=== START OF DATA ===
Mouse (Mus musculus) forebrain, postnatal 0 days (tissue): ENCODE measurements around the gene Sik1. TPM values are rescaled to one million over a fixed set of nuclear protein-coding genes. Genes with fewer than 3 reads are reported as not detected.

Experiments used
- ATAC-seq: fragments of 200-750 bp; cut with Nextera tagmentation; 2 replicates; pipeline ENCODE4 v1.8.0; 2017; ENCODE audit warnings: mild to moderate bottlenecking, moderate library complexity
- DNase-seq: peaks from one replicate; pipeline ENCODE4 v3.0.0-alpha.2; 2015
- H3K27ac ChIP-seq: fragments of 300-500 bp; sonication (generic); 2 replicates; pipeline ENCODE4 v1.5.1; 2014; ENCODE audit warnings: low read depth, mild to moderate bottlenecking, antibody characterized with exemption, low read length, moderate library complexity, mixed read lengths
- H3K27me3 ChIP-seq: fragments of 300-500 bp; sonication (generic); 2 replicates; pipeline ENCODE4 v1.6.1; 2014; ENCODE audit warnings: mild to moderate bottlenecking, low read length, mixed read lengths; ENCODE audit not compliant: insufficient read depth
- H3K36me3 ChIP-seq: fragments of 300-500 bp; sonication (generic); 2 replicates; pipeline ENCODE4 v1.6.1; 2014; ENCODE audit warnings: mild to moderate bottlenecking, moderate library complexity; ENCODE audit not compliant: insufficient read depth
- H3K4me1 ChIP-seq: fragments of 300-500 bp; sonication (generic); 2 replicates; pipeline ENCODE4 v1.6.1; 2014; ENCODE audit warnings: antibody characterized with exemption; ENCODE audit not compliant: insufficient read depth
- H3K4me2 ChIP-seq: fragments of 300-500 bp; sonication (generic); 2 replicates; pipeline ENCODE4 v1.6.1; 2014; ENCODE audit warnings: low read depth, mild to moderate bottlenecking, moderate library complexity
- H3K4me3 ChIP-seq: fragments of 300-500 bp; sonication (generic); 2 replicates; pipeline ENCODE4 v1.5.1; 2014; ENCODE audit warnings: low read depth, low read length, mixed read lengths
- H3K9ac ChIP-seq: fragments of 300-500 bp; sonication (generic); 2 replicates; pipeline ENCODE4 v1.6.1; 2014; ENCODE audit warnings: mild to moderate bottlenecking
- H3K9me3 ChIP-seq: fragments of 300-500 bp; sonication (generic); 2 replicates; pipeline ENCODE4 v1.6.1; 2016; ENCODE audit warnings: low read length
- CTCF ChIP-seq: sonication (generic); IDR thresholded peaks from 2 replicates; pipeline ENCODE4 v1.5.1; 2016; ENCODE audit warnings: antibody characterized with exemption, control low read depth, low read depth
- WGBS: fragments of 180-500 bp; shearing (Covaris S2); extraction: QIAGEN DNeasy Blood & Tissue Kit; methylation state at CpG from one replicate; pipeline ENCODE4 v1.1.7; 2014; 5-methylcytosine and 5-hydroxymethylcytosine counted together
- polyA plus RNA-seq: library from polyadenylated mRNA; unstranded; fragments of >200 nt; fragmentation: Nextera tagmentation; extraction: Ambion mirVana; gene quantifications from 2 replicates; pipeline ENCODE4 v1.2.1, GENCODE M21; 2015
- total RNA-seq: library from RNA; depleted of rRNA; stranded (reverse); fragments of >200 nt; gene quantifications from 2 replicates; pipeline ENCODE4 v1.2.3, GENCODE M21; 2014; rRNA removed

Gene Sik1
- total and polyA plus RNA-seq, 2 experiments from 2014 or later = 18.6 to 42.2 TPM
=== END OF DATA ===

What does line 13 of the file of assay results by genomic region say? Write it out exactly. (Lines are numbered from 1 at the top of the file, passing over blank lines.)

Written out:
- CTCF ChIP-seq: sonication (generic); IDR thresholded peaks from 2 replicates; pipeline ENCODE4 v1.5.1; 2016; ENCODE audit warnings: antibody characterized with exemption, control low read depth, low read depth